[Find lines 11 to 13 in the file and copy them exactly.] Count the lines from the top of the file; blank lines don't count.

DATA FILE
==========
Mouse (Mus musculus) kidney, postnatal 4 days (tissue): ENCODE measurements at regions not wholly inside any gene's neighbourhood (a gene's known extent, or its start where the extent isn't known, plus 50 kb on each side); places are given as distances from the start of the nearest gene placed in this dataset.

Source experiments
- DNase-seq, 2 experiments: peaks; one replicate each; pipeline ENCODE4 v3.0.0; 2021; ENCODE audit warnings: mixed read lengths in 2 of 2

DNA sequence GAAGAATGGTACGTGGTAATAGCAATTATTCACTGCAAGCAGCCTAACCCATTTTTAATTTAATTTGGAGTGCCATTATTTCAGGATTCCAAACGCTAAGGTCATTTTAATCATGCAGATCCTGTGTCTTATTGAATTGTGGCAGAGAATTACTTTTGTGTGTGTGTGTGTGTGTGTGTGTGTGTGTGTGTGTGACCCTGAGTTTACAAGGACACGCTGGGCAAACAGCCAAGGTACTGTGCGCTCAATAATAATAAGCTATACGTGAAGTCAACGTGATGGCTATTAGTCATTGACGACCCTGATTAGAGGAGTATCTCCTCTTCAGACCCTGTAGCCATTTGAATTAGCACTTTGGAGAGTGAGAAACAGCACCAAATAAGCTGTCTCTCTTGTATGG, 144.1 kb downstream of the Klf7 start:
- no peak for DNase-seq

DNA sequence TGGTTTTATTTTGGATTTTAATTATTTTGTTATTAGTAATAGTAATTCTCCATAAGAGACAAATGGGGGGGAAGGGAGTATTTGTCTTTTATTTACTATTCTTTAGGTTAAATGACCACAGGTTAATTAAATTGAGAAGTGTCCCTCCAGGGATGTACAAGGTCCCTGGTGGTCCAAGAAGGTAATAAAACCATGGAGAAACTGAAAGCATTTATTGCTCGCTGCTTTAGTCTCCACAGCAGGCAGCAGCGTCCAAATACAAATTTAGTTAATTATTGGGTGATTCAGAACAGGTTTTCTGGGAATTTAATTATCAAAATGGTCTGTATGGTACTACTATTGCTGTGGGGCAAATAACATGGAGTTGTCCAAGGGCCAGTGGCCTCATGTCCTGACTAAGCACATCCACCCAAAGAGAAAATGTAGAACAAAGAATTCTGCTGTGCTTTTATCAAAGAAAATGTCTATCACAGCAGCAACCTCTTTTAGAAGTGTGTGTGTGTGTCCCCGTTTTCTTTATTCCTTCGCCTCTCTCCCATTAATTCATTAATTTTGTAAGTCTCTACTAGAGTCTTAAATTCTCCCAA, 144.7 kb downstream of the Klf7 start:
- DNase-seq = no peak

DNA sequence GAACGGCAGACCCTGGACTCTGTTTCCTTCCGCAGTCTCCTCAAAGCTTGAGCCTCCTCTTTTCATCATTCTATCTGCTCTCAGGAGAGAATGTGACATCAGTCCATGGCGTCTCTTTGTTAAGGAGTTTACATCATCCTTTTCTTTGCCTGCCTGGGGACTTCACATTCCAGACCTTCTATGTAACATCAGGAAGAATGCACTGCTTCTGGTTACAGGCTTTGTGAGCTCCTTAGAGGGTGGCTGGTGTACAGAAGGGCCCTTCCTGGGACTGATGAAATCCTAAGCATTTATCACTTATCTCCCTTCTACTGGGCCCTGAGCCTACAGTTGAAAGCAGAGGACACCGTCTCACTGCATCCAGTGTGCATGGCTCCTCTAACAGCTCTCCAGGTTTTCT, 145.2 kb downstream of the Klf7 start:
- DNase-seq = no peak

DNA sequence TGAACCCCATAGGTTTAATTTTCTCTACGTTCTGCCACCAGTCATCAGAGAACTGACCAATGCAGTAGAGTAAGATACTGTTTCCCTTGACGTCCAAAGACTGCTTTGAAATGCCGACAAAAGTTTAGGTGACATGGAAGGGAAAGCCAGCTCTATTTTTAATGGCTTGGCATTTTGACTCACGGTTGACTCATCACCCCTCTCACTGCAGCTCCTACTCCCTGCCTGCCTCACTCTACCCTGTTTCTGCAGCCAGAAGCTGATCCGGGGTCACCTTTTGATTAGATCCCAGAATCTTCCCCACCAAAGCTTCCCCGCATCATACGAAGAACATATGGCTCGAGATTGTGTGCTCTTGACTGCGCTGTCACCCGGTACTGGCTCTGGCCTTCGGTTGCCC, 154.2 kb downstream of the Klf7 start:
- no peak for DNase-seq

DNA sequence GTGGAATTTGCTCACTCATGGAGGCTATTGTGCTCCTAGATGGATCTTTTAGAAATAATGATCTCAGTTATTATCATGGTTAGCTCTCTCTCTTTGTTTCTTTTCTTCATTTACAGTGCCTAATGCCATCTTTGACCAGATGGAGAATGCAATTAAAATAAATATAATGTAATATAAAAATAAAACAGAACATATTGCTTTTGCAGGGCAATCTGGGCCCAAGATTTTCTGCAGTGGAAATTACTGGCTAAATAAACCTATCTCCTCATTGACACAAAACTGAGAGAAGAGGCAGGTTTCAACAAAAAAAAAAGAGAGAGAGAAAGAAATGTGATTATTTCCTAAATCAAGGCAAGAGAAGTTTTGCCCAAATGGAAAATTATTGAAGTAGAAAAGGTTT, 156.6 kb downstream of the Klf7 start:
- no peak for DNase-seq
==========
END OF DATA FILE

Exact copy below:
- no peak for DNase-seq

DNA sequence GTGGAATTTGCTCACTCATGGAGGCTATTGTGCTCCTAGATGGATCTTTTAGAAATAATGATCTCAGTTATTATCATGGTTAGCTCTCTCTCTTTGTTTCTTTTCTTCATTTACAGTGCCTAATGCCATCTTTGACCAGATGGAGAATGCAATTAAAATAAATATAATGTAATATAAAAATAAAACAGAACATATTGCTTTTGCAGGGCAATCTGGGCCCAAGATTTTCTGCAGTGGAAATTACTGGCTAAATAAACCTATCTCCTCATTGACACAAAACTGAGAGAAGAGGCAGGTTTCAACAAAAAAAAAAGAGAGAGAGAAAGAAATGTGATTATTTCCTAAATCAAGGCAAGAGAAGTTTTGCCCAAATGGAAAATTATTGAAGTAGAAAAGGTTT, 156.6 kb downstream of the Klf7 start:
- no peak for DNase-seq